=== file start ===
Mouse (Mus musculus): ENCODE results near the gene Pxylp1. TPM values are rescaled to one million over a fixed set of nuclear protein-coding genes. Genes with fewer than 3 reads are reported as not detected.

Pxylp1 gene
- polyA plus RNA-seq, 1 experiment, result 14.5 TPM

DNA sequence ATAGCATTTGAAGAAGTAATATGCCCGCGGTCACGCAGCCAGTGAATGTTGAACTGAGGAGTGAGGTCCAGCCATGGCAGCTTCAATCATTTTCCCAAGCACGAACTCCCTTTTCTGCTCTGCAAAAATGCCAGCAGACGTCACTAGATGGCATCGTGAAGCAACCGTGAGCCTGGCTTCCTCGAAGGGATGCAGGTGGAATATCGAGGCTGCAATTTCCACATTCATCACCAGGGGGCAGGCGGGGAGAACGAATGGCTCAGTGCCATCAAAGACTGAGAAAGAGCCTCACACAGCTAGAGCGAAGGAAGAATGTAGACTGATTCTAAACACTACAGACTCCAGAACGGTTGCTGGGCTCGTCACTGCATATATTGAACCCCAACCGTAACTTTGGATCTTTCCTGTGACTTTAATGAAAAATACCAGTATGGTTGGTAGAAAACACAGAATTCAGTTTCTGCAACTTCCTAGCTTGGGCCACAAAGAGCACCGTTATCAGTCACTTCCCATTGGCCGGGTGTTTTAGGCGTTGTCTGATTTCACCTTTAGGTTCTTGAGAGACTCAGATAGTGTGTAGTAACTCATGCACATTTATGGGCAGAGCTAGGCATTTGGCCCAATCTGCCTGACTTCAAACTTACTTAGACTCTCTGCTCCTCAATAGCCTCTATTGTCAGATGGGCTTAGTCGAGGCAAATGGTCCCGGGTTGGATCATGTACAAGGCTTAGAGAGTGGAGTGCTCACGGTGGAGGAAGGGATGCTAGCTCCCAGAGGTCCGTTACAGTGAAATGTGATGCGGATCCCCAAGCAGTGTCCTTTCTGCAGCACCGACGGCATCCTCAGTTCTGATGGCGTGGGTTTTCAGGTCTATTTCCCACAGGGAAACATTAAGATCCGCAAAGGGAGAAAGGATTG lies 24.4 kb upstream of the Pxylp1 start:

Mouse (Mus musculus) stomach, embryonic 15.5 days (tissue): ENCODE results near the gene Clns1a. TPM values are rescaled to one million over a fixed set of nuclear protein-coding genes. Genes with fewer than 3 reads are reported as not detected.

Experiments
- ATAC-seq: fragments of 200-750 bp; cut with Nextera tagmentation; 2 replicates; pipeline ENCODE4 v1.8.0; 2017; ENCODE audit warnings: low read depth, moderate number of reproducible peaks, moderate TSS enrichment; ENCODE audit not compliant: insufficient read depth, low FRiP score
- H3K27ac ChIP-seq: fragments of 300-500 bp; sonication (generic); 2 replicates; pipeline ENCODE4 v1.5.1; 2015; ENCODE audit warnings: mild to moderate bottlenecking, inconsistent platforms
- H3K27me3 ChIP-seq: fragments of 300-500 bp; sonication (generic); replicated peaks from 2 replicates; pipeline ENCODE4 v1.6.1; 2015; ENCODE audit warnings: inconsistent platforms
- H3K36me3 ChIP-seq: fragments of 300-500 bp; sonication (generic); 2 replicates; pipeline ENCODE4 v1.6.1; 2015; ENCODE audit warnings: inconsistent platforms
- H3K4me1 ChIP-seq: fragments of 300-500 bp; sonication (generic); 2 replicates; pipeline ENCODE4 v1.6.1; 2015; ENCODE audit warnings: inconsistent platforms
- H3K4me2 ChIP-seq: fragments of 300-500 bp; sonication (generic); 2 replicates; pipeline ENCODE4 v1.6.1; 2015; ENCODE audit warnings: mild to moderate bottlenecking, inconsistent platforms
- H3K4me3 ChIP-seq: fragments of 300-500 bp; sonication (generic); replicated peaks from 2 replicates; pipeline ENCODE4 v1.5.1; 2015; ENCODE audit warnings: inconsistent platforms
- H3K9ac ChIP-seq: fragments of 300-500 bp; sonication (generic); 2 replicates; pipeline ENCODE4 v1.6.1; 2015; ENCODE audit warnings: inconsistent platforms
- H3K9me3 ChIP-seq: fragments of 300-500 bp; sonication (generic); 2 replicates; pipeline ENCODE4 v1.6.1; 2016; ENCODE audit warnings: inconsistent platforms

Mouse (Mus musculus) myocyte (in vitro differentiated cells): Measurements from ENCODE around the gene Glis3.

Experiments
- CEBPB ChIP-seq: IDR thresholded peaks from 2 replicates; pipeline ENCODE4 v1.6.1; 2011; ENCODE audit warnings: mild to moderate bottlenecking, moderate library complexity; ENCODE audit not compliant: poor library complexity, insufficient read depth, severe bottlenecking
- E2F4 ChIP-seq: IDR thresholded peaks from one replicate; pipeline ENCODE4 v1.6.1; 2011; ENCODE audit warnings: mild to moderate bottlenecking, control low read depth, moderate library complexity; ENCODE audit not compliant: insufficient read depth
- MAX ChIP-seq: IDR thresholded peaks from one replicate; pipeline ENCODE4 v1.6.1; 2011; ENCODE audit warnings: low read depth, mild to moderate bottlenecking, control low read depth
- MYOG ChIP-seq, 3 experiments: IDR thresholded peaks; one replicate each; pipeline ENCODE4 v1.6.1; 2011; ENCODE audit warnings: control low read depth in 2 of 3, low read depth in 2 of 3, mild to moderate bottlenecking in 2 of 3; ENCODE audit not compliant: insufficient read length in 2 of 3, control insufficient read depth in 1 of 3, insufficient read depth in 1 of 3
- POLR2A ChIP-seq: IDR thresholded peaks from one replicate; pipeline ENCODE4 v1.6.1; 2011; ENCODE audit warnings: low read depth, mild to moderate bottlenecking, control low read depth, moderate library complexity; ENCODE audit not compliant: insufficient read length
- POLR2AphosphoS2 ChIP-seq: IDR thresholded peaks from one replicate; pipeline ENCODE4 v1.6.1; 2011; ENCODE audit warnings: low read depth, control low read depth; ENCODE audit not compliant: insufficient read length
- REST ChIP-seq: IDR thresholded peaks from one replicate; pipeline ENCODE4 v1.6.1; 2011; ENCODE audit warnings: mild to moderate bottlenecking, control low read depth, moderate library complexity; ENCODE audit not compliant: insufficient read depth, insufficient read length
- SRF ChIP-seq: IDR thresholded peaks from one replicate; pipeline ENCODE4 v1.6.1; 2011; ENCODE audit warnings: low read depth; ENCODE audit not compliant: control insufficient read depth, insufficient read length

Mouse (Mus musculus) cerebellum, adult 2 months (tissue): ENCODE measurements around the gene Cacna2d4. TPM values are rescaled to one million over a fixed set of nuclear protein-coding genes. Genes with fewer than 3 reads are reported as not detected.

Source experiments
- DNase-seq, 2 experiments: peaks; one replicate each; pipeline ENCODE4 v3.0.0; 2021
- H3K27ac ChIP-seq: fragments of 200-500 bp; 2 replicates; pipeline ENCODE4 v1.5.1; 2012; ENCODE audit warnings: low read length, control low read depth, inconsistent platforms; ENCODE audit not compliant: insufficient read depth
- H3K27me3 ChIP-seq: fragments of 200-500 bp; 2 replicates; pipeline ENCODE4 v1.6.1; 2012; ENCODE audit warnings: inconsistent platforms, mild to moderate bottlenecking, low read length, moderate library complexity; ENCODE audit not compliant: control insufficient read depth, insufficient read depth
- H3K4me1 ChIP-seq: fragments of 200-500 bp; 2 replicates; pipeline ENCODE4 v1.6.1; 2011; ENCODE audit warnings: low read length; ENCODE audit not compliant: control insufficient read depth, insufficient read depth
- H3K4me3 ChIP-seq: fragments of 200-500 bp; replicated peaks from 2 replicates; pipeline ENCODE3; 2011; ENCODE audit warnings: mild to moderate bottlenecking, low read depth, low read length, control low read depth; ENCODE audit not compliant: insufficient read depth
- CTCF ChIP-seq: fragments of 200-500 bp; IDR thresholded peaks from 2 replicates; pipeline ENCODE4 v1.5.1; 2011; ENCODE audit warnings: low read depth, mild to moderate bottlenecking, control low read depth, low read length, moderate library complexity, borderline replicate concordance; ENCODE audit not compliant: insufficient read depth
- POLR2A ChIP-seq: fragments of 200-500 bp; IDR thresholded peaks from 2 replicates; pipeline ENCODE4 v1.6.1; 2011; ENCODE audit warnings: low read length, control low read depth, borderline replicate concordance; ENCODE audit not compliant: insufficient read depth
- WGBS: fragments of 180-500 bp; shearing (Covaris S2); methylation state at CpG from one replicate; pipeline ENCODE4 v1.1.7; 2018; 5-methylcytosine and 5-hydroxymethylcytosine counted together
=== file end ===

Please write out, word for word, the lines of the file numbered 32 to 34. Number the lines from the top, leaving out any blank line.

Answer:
- H3K4me3 ChIP-seq: fragments of 200-500 bp; replicated peaks from 2 replicates; pipeline ENCODE3; 2011; ENCODE audit warnings: mild to moderate bottlenecking, low read depth, low read length, control low read depth; ENCODE audit not compliant: insufficient read depth
- CTCF ChIP-seq: fragments of 200-500 bp; IDR thresholded peaks from 2 replicates; pipeline ENCODE4 v1.5.1; 2011; ENCODE audit warnings: low read depth, mild to moderate bottlenecking, control low read depth, low read length, moderate library complexity, borderline replicate concordance; ENCODE audit not compliant: insufficient read depth
- POLR2A ChIP-seq: fragments of 200-500 bp; IDR thresholded peaks from 2 replicates; pipeline ENCODE4 v1.6.1; 2011; ENCODE audit warnings: low read length, control low read depth, borderline replicate concordance; ENCODE audit not compliant: insufficient read depth